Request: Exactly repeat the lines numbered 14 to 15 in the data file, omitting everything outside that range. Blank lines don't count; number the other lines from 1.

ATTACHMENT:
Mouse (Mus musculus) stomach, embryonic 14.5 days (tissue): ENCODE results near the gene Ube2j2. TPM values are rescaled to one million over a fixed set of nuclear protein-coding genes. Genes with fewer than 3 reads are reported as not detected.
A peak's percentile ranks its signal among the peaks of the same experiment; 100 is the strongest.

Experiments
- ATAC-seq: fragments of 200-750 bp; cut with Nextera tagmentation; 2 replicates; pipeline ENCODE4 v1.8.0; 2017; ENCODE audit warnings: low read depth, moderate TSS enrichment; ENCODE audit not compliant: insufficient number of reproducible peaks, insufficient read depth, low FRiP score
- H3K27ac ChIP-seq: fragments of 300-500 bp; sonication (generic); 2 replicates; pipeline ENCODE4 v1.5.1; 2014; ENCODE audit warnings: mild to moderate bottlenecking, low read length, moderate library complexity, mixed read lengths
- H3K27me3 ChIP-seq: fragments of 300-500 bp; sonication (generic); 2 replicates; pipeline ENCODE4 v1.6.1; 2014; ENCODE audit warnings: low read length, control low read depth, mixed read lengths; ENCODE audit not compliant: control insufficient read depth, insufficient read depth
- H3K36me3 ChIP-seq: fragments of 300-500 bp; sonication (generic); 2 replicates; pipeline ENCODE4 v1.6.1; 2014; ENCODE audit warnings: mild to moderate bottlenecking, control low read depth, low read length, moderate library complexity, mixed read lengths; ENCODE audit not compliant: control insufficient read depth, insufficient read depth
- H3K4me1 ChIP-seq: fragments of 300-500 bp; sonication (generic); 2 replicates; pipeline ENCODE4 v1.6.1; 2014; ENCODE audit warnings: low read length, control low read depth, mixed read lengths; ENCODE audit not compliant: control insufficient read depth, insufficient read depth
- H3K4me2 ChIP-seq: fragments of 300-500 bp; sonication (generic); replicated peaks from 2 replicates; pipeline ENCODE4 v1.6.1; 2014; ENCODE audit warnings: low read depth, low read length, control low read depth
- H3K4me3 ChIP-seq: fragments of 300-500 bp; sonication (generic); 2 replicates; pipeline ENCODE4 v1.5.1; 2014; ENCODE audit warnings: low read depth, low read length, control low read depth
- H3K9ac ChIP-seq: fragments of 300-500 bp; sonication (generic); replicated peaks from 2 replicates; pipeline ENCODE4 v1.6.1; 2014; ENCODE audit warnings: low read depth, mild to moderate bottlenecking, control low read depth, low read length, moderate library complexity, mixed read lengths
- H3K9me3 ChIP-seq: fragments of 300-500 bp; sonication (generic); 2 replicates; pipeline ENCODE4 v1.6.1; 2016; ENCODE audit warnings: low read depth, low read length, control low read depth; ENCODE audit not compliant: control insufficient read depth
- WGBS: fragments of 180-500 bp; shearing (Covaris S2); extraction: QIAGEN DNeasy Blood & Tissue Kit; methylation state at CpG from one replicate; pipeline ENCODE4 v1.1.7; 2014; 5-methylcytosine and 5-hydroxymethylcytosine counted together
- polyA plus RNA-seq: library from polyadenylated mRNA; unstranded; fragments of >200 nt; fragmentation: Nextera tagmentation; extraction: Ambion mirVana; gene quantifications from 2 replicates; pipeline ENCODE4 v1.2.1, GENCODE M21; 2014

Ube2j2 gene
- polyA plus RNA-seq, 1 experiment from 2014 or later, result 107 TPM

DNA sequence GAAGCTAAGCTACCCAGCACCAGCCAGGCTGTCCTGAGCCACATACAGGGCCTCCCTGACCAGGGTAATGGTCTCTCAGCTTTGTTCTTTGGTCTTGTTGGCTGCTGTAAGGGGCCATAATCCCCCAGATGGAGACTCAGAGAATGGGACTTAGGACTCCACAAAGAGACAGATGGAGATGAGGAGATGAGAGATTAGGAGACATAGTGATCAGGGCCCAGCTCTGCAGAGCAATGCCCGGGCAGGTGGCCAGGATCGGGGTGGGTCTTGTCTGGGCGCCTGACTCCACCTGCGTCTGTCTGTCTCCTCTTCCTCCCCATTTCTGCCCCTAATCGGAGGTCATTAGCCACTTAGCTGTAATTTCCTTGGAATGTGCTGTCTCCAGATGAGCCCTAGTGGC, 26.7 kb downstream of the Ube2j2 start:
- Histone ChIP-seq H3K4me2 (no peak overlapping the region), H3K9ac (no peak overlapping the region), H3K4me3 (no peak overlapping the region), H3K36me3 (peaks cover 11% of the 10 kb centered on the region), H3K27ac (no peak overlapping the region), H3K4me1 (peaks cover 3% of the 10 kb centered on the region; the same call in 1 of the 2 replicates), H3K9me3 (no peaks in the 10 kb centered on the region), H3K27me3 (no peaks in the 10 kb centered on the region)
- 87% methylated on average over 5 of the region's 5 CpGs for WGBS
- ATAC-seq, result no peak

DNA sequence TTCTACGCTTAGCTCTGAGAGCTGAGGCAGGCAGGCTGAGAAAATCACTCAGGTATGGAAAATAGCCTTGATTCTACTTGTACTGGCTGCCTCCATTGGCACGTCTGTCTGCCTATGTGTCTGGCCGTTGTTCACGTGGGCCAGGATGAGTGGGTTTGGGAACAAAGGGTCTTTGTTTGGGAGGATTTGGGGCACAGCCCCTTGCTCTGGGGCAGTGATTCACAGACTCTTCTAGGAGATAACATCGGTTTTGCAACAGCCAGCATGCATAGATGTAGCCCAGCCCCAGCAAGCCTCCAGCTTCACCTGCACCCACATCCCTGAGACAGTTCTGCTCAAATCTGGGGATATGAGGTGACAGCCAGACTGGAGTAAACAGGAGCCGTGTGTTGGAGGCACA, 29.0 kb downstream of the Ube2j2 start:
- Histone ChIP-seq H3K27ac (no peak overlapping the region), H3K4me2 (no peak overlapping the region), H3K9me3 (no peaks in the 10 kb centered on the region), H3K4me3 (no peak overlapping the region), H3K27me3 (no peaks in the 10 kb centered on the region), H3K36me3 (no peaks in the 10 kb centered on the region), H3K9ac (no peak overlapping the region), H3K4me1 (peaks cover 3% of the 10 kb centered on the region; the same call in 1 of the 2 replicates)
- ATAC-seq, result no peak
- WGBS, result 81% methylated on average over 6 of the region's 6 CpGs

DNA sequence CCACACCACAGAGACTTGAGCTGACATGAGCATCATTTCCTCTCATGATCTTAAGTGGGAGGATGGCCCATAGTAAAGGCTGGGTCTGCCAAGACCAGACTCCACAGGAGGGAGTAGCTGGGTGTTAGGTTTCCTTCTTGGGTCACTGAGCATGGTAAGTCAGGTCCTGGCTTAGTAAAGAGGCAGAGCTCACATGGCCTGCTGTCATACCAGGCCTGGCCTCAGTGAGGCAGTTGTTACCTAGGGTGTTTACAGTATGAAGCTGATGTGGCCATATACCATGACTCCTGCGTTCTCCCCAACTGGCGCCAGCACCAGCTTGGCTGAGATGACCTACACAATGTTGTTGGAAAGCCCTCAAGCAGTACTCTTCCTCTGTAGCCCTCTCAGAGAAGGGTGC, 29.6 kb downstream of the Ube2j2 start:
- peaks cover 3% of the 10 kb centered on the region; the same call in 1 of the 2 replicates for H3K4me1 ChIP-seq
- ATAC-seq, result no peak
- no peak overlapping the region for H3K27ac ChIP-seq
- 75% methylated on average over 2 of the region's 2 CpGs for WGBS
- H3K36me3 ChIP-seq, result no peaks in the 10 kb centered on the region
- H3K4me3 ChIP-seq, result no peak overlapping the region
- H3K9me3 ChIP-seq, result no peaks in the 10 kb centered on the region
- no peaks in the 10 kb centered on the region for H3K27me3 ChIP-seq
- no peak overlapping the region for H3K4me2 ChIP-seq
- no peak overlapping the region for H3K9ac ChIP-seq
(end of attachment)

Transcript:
- polyA plus RNA-seq: library from polyadenylated mRNA; unstranded; fragments of >200 nt; fragmentation: Nextera tagmentation; extraction: Ambion mirVana; gene quantifications from 2 replicates; pipeline ENCODE4 v1.2.1, GENCODE M21; 2014

Ube2j2 gene